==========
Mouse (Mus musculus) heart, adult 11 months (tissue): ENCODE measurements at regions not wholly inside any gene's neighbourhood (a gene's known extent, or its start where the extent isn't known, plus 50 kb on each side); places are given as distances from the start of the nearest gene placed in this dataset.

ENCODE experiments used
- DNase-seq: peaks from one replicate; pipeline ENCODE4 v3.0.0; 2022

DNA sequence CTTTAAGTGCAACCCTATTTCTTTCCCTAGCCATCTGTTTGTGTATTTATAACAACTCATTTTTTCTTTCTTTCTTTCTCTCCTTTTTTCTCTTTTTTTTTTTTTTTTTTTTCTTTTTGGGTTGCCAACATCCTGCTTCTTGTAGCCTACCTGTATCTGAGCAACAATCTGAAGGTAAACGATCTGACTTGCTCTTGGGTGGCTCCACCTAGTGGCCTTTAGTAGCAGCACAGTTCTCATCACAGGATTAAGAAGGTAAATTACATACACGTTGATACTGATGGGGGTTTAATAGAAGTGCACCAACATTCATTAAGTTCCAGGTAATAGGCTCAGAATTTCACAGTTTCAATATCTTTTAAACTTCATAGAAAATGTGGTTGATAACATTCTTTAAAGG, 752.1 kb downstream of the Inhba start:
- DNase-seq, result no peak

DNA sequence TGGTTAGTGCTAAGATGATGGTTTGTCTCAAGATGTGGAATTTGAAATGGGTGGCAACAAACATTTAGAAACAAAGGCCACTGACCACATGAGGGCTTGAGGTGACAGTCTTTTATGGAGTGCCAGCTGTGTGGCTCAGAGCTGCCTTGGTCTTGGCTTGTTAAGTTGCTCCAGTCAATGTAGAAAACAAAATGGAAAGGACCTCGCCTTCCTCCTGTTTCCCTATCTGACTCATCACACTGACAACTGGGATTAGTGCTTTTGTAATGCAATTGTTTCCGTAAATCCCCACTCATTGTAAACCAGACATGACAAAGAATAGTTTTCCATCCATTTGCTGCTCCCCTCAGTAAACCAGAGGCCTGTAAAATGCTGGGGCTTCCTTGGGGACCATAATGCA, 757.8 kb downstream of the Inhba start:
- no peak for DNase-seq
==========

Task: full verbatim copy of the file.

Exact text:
Mouse (Mus musculus) heart, adult 11 months (tissue): ENCODE measurements at regions not wholly inside any gene's neighbourhood (a gene's known extent, or its start where the extent isn't known, plus 50 kb on each side); places are given as distances from the start of the nearest gene placed in this dataset.

ENCODE experiments used
- DNase-seq: peaks from one replicate; pipeline ENCODE4 v3.0.0; 2022

DNA sequence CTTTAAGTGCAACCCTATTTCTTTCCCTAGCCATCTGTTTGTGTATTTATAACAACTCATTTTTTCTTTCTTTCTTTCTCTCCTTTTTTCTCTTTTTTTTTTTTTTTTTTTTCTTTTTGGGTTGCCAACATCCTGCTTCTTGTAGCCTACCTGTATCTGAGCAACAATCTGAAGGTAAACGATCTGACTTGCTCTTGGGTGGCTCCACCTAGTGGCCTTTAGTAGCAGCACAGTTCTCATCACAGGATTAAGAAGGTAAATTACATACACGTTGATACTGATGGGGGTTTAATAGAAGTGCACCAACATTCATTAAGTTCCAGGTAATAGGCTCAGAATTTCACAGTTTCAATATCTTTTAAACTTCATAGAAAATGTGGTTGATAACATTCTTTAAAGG, 752.1 kb downstream of the Inhba start:
- DNase-seq, result no peak

DNA sequence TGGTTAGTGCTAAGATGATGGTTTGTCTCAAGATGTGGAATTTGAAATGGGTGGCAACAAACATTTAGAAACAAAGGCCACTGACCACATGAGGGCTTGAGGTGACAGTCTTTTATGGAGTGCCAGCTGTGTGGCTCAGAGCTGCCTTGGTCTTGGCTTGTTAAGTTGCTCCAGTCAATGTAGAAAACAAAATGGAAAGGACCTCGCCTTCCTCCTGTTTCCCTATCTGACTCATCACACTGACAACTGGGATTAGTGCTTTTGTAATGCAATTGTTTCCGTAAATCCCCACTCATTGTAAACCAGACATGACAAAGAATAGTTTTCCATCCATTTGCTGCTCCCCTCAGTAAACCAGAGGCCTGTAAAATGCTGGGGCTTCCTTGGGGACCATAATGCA, 757.8 kb downstream of the Inhba start:
- no peak for DNase-seq